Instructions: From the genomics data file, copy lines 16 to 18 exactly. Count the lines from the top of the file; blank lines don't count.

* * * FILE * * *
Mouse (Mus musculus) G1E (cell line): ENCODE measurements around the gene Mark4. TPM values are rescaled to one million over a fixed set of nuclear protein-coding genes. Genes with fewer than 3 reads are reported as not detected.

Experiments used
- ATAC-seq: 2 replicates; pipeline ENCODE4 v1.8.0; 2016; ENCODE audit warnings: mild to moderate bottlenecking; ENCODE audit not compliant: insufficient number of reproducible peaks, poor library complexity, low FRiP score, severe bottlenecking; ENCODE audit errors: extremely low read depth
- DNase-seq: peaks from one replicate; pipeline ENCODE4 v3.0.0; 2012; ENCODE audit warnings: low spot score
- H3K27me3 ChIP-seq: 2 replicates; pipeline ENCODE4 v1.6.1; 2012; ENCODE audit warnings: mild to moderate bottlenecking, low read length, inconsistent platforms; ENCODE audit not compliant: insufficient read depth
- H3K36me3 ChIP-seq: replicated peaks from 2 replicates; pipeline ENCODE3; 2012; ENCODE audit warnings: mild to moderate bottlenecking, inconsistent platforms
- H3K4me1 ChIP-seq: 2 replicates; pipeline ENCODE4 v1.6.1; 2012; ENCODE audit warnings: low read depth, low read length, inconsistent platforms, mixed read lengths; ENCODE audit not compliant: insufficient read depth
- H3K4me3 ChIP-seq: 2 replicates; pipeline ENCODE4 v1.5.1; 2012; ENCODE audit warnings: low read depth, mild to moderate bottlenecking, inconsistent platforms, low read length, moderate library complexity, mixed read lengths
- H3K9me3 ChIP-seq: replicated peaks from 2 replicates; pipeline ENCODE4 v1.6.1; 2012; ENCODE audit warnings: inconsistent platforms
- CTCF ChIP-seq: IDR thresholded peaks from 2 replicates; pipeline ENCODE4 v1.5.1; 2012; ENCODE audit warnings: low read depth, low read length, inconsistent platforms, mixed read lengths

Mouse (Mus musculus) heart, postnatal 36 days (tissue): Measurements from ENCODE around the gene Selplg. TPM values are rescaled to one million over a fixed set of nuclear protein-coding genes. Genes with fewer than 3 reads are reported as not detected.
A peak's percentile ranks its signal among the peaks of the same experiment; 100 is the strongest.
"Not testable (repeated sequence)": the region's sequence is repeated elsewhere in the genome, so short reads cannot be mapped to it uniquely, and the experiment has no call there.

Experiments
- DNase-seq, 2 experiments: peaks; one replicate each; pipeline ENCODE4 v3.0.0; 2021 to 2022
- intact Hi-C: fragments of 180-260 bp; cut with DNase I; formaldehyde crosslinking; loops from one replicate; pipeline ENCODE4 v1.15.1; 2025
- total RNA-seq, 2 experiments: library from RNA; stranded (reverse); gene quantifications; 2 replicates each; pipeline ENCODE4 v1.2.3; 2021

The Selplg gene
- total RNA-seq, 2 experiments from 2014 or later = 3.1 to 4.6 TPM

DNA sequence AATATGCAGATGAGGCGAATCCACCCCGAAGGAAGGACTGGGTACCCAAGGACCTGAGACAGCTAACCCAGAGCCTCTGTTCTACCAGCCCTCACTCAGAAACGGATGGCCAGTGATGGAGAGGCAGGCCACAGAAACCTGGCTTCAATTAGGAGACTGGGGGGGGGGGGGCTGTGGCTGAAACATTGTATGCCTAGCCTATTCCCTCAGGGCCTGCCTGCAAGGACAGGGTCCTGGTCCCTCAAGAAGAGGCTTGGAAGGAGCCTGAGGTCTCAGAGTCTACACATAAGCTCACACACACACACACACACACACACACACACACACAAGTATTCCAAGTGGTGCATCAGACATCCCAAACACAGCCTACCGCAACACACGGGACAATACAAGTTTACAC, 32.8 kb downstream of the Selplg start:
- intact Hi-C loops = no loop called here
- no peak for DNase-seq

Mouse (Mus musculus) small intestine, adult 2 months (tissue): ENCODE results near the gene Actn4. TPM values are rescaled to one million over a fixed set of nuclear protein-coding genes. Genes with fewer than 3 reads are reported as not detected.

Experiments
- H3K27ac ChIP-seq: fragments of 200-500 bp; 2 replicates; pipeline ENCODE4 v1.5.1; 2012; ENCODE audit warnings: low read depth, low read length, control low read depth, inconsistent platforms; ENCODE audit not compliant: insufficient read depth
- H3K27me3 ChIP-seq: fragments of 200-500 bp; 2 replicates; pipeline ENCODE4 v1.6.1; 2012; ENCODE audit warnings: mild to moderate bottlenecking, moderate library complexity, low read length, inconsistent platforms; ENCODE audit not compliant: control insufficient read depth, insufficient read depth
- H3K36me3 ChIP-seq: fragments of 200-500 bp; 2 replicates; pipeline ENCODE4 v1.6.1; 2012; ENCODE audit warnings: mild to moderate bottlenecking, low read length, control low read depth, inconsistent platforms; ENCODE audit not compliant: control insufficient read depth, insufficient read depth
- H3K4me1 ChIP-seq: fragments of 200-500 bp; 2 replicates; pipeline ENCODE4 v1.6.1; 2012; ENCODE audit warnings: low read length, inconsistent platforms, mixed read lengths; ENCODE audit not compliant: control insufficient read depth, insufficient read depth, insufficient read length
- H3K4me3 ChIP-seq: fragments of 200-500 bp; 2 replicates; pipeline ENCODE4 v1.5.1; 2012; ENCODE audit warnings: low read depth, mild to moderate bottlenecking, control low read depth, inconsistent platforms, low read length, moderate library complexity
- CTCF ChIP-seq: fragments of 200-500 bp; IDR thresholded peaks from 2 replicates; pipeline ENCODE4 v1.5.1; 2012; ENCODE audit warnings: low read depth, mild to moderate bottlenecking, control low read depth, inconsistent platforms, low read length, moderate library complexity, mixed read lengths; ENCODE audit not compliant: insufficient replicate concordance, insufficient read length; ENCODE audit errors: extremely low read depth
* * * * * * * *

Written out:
- intact Hi-C: fragments of 180-260 bp; cut with DNase I; formaldehyde crosslinking; loops from one replicate; pipeline ENCODE4 v1.15.1; 2025
- total RNA-seq, 2 experiments: library from RNA; stranded (reverse); gene quantifications; 2 replicates each; pipeline ENCODE4 v1.2.3; 2021

The Selplg gene